Researchers in the U.K. and Japan have developed a 3D matrix of flexible glass fibers that can be used to help the human body self-repair.

Researchers in the U.K. and Japan have developed a 3D matrix of flexible glass fibers that can be used to help the human body self-repair.

Credit: Dr. Julian Jones, Dr. Richard Cook, and Dr. Ian Thompson

A common presumption about the work of biologists and biological engineers is that their primary material palette is living tissue. Since these researchers work in the life sciences, it seems logical for their main focus to be on organic substances. However, scientists in these disciplines have become increasingly interested in the interactions between living and nonliving materials, leading to the cultivation of nonliving substances that benefit life.

One example is bioactive glass, a type of ceramic biomaterial that supports the growth of bone and other tissues in the human body. Researchers from Imperial College London and the University of Manchester in the U.K. and the Nagoya Institute of Technology in Japan recently announced the development of a 3D scaffold made of bioactive glass. Using electrospinning to weave a matrix of flexible glass fibers, the scientists created a sponge-like lattice that emulates the fibrous extracellular matrix of bone tissue. According to the team, the bio-friendly material supports rapid bone growth with no adverse effects.

"Bioactive glass can stimulate bone growth and bond with bone and soft tissue … [but] bulk glasses are brittle,” Gowsihan Poologasundarampillai, a biomaterials research fellow at the University of Manchester, toldMaterials Today. Poologasundarampillai, who was first author of the related paper that was published in the August 2014 issue of the journal Acta Biomaterialia, continued: "It is usually difficult to make into fibers without crystallization … [but] in this work we have produced flexible cotton wool–like bioactive glass fibers.”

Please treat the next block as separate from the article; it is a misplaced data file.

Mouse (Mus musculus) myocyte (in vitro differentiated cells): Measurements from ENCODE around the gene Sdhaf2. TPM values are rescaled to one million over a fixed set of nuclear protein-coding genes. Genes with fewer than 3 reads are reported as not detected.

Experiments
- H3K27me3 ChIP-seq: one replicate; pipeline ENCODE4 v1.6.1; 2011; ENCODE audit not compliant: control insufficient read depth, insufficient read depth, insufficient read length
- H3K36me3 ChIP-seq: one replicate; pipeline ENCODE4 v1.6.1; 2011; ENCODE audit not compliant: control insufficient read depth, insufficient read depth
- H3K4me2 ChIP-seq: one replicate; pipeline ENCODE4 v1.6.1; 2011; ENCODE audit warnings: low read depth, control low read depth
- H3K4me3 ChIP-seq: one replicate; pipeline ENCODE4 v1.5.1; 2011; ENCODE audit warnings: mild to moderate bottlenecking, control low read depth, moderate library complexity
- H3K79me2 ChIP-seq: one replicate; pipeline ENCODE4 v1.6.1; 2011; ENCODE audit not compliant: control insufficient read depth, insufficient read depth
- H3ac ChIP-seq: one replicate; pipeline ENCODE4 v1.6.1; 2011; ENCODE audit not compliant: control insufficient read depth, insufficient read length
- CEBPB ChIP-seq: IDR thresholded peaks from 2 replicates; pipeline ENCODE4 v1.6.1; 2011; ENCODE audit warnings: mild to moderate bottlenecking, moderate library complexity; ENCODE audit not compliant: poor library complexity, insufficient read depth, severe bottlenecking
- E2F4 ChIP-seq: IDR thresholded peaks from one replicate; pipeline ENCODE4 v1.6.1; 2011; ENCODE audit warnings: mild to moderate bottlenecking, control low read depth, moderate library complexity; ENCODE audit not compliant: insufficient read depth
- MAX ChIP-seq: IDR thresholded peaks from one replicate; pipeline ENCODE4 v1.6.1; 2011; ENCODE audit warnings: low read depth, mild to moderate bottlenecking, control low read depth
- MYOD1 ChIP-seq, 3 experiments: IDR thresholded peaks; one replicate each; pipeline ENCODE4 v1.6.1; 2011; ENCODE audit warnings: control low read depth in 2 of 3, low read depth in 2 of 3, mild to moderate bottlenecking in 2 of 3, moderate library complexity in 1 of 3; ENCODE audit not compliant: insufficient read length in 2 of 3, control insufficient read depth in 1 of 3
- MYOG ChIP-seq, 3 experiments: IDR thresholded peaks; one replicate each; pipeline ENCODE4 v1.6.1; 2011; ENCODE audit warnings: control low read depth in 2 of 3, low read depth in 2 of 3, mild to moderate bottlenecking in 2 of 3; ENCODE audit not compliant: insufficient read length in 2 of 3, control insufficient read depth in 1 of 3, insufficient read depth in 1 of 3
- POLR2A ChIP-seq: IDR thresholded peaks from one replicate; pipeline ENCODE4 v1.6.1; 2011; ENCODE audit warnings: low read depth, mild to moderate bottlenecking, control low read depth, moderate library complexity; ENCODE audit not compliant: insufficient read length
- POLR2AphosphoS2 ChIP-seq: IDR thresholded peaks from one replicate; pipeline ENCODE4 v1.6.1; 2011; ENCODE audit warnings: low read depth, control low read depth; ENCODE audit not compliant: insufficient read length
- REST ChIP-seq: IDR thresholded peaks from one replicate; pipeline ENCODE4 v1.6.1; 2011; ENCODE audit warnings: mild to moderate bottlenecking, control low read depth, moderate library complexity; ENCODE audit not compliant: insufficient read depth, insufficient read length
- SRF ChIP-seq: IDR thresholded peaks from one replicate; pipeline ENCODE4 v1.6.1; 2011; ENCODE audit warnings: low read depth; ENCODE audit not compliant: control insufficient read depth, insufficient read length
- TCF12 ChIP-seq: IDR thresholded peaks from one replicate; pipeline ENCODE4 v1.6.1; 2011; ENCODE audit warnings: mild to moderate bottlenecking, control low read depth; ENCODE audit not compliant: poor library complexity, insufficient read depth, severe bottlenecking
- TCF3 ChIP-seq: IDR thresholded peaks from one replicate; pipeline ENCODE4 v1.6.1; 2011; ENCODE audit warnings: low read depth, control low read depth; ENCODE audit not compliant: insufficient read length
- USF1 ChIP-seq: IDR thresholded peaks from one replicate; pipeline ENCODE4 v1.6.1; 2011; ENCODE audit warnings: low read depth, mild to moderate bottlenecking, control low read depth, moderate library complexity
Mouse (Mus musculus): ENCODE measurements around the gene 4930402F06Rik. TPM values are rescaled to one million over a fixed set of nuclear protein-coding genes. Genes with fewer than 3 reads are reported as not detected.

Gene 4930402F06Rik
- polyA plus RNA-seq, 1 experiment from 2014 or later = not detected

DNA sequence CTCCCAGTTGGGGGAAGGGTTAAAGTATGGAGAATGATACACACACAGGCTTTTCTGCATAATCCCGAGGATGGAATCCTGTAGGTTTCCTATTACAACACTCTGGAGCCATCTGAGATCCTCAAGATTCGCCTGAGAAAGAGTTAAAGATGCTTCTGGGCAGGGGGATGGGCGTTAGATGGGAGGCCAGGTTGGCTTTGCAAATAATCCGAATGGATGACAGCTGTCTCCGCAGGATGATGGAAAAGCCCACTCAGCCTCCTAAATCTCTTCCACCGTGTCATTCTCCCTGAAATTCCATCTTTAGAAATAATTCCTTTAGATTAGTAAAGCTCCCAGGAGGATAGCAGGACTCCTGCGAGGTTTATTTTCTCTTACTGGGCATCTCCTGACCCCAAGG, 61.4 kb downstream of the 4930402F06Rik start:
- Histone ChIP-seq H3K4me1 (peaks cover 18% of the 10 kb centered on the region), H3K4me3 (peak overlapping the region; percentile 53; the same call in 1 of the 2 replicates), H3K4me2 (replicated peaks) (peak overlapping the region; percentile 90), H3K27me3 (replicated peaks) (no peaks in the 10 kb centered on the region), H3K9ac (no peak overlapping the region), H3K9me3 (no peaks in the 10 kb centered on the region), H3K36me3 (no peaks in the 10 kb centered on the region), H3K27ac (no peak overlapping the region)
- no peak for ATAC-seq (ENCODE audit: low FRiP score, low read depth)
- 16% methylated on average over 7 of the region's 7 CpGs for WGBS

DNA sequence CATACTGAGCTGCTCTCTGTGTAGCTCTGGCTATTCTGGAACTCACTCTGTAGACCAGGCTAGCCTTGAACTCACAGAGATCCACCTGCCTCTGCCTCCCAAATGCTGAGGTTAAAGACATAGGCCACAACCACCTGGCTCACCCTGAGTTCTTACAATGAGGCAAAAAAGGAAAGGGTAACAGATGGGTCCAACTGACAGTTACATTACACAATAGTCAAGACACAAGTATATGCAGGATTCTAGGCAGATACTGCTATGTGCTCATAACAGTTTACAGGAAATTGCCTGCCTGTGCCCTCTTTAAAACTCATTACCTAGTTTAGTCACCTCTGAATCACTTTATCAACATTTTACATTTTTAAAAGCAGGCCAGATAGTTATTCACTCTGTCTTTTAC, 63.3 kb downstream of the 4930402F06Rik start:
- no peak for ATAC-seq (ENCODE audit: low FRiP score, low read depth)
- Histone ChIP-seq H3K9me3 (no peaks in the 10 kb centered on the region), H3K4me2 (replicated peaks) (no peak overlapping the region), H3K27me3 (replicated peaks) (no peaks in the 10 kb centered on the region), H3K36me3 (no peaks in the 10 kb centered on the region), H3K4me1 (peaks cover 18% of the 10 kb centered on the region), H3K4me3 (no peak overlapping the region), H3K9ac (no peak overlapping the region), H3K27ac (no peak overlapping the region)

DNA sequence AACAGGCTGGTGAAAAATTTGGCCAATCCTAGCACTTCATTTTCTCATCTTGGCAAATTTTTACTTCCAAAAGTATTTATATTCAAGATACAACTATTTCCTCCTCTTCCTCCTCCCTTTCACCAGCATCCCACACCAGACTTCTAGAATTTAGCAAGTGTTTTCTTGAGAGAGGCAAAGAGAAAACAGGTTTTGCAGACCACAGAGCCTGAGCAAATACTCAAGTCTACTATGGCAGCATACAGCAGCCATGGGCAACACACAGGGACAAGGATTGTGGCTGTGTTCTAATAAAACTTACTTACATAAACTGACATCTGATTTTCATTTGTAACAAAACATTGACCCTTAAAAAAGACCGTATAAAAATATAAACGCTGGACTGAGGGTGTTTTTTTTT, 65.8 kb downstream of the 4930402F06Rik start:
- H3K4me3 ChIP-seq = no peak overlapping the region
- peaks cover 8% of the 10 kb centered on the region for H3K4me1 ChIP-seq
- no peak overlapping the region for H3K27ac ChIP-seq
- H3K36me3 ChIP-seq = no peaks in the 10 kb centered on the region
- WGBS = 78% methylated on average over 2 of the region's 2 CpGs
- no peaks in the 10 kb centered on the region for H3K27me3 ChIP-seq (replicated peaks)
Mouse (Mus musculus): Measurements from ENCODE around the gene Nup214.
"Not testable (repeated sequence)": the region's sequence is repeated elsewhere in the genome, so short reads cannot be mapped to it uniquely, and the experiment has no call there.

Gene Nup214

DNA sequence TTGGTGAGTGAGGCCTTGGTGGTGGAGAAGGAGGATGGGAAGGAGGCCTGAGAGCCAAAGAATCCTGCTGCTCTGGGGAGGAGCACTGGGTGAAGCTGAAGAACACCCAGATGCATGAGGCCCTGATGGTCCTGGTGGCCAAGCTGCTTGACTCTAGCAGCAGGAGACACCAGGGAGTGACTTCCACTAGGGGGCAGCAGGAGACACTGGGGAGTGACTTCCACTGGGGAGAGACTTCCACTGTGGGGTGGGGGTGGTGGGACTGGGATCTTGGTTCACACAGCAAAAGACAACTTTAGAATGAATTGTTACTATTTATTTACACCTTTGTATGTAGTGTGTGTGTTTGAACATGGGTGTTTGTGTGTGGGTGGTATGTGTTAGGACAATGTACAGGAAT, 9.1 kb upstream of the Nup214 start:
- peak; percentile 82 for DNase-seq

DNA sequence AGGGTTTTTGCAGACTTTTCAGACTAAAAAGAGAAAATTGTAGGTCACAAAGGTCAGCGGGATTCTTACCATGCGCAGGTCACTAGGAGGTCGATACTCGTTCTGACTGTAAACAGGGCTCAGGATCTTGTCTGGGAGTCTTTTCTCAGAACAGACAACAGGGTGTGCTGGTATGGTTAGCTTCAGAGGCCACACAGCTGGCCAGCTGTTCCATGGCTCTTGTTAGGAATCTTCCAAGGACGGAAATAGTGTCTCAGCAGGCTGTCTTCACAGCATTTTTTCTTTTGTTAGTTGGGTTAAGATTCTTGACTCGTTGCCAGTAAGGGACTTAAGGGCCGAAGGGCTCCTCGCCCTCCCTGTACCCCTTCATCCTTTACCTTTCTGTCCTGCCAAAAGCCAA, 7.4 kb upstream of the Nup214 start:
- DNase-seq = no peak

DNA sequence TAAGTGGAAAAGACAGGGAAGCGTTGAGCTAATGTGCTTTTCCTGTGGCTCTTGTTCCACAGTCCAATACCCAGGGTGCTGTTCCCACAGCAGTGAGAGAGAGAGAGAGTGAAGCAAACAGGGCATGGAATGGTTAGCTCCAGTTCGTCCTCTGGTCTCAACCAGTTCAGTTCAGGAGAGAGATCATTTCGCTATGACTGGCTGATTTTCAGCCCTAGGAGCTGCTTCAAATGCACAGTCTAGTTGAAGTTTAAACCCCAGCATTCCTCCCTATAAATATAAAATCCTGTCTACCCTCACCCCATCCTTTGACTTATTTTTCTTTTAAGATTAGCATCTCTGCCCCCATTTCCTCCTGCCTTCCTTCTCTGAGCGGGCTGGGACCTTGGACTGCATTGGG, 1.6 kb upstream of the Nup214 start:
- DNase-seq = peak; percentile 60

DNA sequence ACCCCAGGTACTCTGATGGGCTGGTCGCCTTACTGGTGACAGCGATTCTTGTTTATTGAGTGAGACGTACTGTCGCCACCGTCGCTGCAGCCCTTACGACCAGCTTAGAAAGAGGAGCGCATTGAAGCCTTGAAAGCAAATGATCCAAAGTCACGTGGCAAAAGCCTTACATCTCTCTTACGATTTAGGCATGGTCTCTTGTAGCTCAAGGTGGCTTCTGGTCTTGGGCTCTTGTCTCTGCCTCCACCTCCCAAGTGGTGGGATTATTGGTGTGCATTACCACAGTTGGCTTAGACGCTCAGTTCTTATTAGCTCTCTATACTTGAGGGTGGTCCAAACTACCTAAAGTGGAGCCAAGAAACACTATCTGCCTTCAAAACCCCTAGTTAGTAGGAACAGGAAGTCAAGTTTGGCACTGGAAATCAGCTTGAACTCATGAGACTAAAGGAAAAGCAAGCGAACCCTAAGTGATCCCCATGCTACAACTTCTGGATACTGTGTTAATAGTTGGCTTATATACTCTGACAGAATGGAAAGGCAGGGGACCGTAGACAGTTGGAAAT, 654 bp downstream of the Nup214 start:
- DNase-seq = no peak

In addition to helping bones repair, the scientists also think the material could be used in dental implants. Additionally, they are developing a bioactive glass with antibacterial properties for use in wound-closure systems.

Blaine Brownell, AIA, is a regularly featured columnist whose stories appear on this website each week. His views and conclusions are not necessarily those of ARCHITECT magazine nor of the American Institute of Architects.